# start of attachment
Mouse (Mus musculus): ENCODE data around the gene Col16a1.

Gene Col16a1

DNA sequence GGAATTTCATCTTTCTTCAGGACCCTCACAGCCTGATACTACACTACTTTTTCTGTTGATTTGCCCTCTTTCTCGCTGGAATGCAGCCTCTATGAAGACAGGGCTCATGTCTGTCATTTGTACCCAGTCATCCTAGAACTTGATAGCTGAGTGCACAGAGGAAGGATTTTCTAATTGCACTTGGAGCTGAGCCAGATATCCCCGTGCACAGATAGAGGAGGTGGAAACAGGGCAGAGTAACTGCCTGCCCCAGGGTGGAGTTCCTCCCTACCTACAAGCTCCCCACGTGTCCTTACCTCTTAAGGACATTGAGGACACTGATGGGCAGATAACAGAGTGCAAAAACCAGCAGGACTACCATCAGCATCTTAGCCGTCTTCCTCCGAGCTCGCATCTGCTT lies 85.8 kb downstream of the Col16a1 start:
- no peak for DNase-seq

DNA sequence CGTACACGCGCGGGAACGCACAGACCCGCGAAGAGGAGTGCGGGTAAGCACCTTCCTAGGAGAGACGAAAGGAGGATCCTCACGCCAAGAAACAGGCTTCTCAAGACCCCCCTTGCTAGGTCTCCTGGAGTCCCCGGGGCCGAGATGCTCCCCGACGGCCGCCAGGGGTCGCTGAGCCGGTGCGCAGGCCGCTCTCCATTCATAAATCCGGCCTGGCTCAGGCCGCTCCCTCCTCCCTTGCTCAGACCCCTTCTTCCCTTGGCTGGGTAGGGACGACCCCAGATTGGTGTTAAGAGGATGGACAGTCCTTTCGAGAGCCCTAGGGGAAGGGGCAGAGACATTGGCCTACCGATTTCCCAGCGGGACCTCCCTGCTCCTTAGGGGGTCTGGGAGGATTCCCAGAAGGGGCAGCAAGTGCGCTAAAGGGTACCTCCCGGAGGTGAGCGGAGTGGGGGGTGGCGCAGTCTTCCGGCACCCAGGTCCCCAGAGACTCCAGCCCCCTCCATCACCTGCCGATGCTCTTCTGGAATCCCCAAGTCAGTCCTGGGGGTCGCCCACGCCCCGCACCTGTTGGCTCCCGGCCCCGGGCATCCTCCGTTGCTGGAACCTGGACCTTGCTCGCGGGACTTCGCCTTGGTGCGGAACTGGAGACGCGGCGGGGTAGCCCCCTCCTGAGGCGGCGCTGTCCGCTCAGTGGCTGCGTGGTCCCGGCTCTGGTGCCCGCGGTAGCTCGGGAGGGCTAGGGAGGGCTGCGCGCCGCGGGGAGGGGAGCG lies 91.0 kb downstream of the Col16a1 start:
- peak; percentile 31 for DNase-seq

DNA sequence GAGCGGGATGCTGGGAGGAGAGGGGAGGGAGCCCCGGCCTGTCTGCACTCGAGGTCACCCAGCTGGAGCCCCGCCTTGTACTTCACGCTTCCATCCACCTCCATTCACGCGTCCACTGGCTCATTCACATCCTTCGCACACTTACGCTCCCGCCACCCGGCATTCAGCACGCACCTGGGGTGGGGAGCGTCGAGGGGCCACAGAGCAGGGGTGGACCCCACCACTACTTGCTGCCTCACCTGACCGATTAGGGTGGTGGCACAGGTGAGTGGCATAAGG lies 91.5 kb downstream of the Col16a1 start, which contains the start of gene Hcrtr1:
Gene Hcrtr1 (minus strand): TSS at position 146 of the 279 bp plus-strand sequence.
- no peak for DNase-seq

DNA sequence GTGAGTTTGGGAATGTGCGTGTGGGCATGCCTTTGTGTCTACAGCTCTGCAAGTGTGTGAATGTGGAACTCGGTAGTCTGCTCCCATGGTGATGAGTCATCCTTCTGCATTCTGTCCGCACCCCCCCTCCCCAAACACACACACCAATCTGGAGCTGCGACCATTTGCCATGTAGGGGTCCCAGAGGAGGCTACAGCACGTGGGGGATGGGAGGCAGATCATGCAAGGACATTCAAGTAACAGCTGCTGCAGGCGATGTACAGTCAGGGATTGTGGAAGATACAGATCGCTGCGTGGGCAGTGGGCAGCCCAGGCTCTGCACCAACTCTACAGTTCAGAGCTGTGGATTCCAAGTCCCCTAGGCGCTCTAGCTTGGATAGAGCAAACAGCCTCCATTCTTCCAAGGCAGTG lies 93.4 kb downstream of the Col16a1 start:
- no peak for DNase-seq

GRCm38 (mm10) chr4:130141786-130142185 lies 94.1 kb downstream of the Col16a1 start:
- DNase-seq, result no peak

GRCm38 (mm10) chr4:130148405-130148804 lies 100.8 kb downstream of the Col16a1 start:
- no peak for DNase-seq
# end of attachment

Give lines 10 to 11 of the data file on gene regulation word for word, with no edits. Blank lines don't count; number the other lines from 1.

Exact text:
DNA sequence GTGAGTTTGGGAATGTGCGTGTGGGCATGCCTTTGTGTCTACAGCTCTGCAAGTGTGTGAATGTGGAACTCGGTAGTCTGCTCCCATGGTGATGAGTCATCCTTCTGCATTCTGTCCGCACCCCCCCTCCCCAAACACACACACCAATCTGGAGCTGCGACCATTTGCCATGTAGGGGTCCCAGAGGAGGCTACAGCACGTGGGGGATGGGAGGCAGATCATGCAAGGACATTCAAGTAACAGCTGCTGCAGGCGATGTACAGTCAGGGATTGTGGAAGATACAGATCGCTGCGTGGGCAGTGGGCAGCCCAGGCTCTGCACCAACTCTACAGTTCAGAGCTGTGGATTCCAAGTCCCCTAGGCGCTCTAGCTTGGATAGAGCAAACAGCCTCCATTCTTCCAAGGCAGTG lies 93.4 kb downstream of the Col16a1 start:
- no peak for DNase-seq